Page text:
The opposite of knock-knees posture is bowlegs or Genu Varum. This is a combination of pronation of the feet medial rotation fo the femurs and hyper-extension of the knees. Not a lot of problems are seen in the clinical setting with this type of posture. It’s more common in men than women.

There are more factors that can contribute to these conditions which are beyond the scope of this article. Most often the condition is structural or neurological not muscular. In other words, a person has developed a faulty motor pattern which causes the problems. Sometimes one causes the other of vise- versa.

Ideal posture is a lot more important than you think. Postural dysfunction is most often muscular but can become structural if left unmanaged. During the first stages of faulty posture the ligamentous structural components (ligaments and joint capsules) are shortened or lengthened. However, if left unchecked for an extended period, a structural dysfunction will result, which can be far more difficult to correct. The first step for you or your client is awareness. Now, that you have the knowledge and information, you should be able to do something about it.

Good luck and don’t forget to STAND UP and SIT UP STRAIGHT.


  1. Purvis, Tom, RTS Manual, The Trunk, 2001 edition, p. 105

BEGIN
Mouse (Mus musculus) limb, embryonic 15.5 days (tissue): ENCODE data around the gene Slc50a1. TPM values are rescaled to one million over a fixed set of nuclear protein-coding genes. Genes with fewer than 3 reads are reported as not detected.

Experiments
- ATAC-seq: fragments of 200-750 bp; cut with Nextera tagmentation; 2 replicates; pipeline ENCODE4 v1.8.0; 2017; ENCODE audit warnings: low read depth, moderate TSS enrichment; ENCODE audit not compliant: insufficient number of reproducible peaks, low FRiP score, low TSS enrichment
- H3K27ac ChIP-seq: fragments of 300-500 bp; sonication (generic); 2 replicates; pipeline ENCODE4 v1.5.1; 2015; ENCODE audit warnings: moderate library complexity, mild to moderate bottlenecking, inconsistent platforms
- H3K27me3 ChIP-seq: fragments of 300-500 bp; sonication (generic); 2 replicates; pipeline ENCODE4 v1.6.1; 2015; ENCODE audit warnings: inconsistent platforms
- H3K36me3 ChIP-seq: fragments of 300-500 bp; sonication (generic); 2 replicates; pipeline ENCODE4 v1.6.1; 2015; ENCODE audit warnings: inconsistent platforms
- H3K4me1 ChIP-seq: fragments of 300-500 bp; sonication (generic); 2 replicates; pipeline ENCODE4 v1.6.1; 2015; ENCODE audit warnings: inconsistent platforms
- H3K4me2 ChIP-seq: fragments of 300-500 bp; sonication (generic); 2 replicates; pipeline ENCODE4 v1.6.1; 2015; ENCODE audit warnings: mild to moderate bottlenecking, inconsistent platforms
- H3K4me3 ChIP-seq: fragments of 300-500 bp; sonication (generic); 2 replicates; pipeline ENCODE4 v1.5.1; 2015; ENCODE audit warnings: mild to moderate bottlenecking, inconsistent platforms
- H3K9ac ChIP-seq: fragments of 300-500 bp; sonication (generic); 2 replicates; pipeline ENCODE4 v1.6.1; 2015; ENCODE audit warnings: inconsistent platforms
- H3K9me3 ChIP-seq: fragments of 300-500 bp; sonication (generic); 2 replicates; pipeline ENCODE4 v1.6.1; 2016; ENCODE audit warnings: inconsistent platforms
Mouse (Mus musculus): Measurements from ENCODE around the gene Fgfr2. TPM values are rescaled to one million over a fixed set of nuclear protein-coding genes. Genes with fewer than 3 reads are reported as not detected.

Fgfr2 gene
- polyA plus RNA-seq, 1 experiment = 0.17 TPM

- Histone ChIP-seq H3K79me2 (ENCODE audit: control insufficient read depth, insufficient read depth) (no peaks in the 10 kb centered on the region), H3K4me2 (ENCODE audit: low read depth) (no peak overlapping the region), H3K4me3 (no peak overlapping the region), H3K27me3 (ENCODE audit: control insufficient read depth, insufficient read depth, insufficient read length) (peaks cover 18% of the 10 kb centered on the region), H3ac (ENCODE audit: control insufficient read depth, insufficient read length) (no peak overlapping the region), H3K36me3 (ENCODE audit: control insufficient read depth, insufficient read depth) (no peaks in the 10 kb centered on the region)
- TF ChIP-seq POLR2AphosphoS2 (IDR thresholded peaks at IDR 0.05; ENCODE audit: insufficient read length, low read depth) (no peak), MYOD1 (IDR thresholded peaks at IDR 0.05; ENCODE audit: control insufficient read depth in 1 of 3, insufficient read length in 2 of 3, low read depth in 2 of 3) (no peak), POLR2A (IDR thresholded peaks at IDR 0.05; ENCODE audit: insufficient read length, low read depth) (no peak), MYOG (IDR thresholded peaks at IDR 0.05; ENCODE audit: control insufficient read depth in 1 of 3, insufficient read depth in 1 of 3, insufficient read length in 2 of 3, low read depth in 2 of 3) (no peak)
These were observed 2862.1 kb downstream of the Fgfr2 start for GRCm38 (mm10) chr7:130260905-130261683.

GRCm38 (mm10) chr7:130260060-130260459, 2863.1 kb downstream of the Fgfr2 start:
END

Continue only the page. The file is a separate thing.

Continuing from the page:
2. Norkin, Cynthia, Levange, Pamela, Joint Stucture and Function, 2nd edition, p.421
  3. Kendall, F.P., McCreary, E.K., Provance, P.G., Muscles Testing and Function, 4th edition p.83
  4. Janda V. Too many to list.
  5. Lieberson, Craig, Rehabilitation of the Spine, 1996, p.26
  6. Chek, Paul, Core Conditioning Video Series
  7. Norkin, Cynthia, Levange, Pamela, Joint Stucture and Function, 2nd edition, p.84
  8. Lieberson, Craig, Rehabilitation of the Spine, 1996, p.27
  9. Janda V., Central nervous motor regulation and back problems; Neurobiologic Mechanisms in Manipulative Therapy, New York, Plenum, 1978
  10. Chek, Paul, Golf Conditioning Video Series
  11. Kendall, F.P., McCreary, E.K., Provance, P.G., Muscles Testing and Function, 4th edition p.84
  12. Kendall, F.P., McCreary, E.K., Provance, P.G., Muscles Testing and Function, 4th edition p.87
  13. Kendall, F.P., McCreary, E.K., Provance, P.G., Muscles Testing and Function, 4th edition